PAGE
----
All Cooped Up: Your Guide to Pain Relief During Stay at Home Work Safe

Stress in the time of Corona

What a time we are living in right now.  Schedules and routines have been disrupted and there is little direction on when it will be safest to “return to normal”.  This time of uncertainty is undoubtedly stressful for a great many people right now. Stress has been well documented to have some strange effects on how our body and brain perceive pain and danger and those downstream effects on how pain is felt and what particular things/activities seem to be triggering that pain response.  Stress levels are not helped right now knowing for people that are in pain could be very apprehensive of going to seek the guidance of any healthcare provider- for fear of transmitting a virus they may not know they have, and definitely a virus that they would want to avoid contact with. And to add another level, what happens if that employer sponsored health insurance is now compromised due to loss of employment… That is an entirely different can of worms to dig through but definitely a stressful one as well. 

I don’t write all this in an attempt to scare or worry anyone, but merely as an attempt to help demonstrate there is A  LOT going on in the world and for each individual person right now that can affect pain and a pain response. I write this in hopes of offering some suggestions to place your mind at ease during these times and provide relief to pain when I am unable to serve most of my patients as well.  

Pain is Weird

Pain is a very complex thing that is driven by a number of influencing factors including, but definitely not limited to; patient expectations, stress, sleep (quantity and quality), nutrition, activity level, and any number of other things.  While there are definitely some items on that list we cannot have a vast amount of control over, there are also items on that list we are able to influence.

One of the biggest things anyone can do to help decrease pain is to provide the body with more oxygen.  The pain response and perception of pain by the body/person is heavily influenced by the nervous system. Let me tell you, the nervous system is a greedy little bitch when it comes to its utilization of oxygen. Aside from the brain (which is technically a part of the nervous system) the nerves in your body require a lot of oxygen utilization to do their job. 

If the nervous system is not getting what it needs, it will start to act out. Think of it as a toddler who is so upset because their beloved pet dog won’t play Tea Party the correct way.. We all know what this looks like. They are FREAKING out over the smallest thing that is so inconsequential to life, except when this happens to a kid it’s funny. We know they are being ridiculous.  We are able to laugh it off, and maybe giggle at them a little bit, and move on.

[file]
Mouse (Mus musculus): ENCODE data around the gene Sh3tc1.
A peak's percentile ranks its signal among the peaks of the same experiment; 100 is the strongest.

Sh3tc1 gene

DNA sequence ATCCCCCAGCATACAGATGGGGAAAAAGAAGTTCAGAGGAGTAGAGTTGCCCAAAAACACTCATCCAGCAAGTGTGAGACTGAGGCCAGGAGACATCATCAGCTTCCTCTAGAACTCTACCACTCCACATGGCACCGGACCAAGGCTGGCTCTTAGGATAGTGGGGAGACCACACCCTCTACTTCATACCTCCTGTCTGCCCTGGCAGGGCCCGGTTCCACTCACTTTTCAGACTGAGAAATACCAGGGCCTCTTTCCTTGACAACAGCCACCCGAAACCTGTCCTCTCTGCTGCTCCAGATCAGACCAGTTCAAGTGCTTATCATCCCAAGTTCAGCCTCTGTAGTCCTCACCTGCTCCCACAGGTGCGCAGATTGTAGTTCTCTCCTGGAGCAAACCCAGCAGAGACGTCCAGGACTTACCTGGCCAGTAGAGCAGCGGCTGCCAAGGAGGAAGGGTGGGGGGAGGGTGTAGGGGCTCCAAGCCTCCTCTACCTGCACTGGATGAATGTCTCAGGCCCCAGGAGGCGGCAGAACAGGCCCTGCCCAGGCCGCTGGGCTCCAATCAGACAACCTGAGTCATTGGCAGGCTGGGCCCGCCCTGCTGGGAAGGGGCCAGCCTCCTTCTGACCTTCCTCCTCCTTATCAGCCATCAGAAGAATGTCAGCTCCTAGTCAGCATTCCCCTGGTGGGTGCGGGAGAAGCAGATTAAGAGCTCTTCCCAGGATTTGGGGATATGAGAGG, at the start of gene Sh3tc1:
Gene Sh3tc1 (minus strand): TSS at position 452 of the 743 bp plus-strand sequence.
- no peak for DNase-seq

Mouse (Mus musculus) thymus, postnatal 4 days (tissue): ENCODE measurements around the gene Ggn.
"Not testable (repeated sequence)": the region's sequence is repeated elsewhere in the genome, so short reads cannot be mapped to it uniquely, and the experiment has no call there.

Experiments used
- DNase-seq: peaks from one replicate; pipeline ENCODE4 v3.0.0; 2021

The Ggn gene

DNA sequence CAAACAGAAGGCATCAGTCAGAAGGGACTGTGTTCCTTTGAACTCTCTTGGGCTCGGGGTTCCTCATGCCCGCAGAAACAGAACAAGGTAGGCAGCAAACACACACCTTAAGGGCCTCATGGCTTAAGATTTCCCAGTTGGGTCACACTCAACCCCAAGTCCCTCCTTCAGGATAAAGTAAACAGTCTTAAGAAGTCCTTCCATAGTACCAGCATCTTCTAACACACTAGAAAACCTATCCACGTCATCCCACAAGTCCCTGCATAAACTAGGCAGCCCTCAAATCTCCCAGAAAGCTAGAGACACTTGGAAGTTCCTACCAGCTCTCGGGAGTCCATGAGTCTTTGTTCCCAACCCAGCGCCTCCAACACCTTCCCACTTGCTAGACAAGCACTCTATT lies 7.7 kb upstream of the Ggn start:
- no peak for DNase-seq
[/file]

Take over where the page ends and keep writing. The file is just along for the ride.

This is comparable to what happens when your back starts to hurt after bending over to pick up a sock. It is such an inconsequential action, one that you have definitely done a million times without incidence, but why this time did it hurt so much. When these types of situations arise, think of your nervous system freaking out like the toddler at her Tea Party.  It just needs to be calmed down…. It needs more oxygen to settle the system back to baseline.

Oxygen is the Answer

So how can we get the system more oxygen when it requires it?  Exercise is always an option, and it is a great option! A 10 minute block of some cardiovascular exercise is enough to help meet the body’s demand for increased oxygen.  Try a walk in the neighborhood, jumping jacks, pushups, a quick circuit of squats and lunges, you could even do some of your house cleaning at a faster pace, almost ANYTHING can become cardiovascular exercise if you change the pace/tempo of the activity. 

If the exercise route is not the most appealing to you right now, that is totally understandable.  Deep breathing exercises, diaphragmatic breathing exercises, or yoga breathing exercises are all great options that are very low stress to the rest of the body.  By breathing deeper and slower as most of those techniques will teach you, you are able to increase the oxygen uptake and content in the body and blood to get similar effects to exercise.  

As these uncertain times continue consider attempting one of these strategies to decrease pain or stress that you may be feeling.  I think you will be surprised at how much you are able to help yourself feel better without having to venture out into the community. 

At MBT we are always here to help navigate your pain points in any we can to help off load the rest of the healthcare system and keep you, and your families safe and sane.

Take care friends and go get that oxygen!